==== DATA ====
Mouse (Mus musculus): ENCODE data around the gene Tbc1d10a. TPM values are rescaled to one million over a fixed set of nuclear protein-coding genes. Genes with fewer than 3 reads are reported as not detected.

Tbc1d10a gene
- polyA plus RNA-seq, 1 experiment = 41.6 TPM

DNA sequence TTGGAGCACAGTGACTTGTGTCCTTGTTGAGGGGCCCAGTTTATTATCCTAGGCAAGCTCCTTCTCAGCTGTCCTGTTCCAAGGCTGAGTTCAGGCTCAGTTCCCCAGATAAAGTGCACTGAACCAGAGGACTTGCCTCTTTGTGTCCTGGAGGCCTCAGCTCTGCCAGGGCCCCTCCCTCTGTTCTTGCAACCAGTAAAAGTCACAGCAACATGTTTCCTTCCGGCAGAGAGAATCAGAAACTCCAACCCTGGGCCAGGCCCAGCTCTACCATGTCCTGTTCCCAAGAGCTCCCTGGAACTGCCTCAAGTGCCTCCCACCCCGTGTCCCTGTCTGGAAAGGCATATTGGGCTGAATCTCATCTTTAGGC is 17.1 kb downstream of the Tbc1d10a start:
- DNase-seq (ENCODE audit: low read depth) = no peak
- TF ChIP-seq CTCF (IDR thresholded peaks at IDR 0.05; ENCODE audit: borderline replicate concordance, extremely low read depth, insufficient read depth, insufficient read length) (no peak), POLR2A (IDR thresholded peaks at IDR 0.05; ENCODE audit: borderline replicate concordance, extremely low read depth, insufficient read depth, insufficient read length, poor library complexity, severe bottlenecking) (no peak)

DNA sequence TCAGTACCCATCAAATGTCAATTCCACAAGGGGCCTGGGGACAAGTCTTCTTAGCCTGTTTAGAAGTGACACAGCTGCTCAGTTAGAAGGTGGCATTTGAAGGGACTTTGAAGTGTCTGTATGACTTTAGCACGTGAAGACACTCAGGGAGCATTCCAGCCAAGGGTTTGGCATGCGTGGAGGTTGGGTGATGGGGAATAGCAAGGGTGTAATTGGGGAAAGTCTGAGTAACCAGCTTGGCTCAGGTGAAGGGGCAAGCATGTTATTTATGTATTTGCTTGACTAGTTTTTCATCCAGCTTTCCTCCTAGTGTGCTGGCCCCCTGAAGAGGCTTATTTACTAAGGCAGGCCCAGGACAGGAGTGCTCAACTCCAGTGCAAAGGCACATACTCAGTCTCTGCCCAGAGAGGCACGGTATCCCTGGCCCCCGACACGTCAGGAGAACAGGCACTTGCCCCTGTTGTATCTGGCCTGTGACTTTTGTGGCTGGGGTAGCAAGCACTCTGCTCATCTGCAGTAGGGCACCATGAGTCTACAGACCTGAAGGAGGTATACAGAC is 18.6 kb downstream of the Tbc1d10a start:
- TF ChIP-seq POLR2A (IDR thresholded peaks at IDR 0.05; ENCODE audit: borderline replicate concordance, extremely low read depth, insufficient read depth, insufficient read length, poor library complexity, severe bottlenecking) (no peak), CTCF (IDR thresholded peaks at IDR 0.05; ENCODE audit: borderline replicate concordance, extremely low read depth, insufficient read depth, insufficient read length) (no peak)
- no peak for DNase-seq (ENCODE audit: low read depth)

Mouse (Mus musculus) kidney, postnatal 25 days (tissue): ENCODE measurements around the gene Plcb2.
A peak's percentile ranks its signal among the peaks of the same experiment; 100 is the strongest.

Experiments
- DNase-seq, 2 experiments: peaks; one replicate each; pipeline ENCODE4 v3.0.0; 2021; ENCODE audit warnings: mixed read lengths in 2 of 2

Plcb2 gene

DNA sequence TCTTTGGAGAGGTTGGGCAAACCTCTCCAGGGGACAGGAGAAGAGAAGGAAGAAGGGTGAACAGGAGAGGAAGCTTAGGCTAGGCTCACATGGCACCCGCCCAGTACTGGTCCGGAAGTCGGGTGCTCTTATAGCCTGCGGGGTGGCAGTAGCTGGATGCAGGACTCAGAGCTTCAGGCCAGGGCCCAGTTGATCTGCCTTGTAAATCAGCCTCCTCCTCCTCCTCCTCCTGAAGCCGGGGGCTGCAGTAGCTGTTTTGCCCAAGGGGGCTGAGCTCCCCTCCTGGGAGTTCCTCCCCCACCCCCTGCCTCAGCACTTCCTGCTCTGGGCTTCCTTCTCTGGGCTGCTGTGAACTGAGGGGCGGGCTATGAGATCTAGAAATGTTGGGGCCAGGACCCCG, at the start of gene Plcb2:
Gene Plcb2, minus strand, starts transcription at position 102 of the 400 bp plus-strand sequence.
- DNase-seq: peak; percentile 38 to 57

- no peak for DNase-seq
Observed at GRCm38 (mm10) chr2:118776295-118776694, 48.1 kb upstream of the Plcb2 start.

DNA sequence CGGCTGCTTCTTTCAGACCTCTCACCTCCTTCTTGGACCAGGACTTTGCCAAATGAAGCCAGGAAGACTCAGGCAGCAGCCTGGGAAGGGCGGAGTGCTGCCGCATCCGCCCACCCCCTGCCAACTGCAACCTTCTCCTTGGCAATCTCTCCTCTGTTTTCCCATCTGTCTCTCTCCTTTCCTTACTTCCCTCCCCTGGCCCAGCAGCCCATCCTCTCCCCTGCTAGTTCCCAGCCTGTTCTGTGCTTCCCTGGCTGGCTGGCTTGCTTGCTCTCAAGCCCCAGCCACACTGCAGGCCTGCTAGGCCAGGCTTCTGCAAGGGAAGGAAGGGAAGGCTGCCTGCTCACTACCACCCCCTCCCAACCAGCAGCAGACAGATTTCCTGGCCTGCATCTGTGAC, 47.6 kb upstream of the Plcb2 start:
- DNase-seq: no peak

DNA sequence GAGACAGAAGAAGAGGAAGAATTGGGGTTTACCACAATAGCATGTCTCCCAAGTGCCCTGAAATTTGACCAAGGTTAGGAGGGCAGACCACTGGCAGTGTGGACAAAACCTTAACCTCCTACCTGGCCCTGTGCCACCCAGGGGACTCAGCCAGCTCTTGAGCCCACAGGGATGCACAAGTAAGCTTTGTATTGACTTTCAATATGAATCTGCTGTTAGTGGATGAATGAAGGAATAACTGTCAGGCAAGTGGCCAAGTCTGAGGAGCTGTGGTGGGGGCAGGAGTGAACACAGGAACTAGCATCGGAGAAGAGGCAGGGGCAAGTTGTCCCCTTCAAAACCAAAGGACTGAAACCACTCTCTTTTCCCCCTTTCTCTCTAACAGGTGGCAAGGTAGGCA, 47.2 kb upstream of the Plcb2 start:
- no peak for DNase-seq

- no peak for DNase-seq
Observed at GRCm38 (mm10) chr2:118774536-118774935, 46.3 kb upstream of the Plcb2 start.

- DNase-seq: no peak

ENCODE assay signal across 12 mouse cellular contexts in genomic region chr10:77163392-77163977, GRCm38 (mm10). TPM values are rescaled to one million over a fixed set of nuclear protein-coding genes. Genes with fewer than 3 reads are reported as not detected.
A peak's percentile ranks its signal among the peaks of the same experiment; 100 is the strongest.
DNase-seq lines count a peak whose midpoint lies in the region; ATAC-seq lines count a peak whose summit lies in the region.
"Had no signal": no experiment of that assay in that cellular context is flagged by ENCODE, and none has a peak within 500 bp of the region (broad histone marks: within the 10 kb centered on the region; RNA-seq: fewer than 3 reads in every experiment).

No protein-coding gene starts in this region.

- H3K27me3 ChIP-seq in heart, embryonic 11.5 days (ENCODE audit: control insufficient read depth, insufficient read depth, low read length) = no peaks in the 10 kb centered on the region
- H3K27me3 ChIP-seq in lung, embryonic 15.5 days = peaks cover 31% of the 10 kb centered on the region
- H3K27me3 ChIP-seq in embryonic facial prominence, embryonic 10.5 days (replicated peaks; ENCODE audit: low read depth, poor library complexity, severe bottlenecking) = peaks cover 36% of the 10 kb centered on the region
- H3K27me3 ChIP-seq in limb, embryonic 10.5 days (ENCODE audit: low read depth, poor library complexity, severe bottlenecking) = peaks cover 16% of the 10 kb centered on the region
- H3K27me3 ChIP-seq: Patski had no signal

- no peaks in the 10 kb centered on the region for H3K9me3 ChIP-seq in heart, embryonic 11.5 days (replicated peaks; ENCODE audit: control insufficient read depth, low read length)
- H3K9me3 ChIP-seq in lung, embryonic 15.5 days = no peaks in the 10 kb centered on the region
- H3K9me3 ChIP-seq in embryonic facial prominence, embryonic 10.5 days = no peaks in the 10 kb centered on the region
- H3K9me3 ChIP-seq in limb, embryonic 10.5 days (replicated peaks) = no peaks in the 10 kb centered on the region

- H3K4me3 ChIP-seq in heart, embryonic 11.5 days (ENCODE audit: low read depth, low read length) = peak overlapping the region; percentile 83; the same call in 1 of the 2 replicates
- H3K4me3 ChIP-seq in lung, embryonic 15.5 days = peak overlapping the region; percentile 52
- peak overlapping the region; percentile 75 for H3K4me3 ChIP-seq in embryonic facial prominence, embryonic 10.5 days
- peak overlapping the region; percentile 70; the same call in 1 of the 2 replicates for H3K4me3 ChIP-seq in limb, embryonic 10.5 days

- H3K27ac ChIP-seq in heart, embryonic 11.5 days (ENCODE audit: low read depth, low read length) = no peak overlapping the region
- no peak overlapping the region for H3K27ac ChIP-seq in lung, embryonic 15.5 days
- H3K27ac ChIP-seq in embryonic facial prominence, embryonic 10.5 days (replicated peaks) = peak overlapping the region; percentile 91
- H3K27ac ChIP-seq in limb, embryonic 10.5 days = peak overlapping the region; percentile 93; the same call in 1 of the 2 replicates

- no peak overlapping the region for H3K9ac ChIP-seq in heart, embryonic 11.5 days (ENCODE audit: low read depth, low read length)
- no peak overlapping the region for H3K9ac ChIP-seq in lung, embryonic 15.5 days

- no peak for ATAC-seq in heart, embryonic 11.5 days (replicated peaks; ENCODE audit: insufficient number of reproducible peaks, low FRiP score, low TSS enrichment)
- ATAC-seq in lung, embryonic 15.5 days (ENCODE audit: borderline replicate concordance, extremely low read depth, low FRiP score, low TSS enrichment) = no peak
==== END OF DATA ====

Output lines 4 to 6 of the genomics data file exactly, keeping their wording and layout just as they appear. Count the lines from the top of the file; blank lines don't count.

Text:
DNA sequence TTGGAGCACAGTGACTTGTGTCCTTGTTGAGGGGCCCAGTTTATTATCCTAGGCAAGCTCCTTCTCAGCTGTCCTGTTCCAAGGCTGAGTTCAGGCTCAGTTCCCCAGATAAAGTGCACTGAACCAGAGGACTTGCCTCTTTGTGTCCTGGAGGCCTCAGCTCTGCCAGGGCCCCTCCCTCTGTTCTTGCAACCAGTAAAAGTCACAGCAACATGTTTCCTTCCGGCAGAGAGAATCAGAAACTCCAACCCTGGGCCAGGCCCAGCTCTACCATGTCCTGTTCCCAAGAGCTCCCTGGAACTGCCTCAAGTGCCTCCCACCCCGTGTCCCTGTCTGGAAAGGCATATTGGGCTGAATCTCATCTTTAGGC is 17.1 kb downstream of the Tbc1d10a start:
- DNase-seq (ENCODE audit: low read depth) = no peak
- TF ChIP-seq CTCF (IDR thresholded peaks at IDR 0.05; ENCODE audit: borderline replicate concordance, extremely low read depth, insufficient read depth, insufficient read length) (no peak), POLR2A (IDR thresholded peaks at IDR 0.05; ENCODE audit: borderline replicate concordance, extremely low read depth, insufficient read depth, insufficient read length, poor library complexity, severe bottlenecking) (no peak)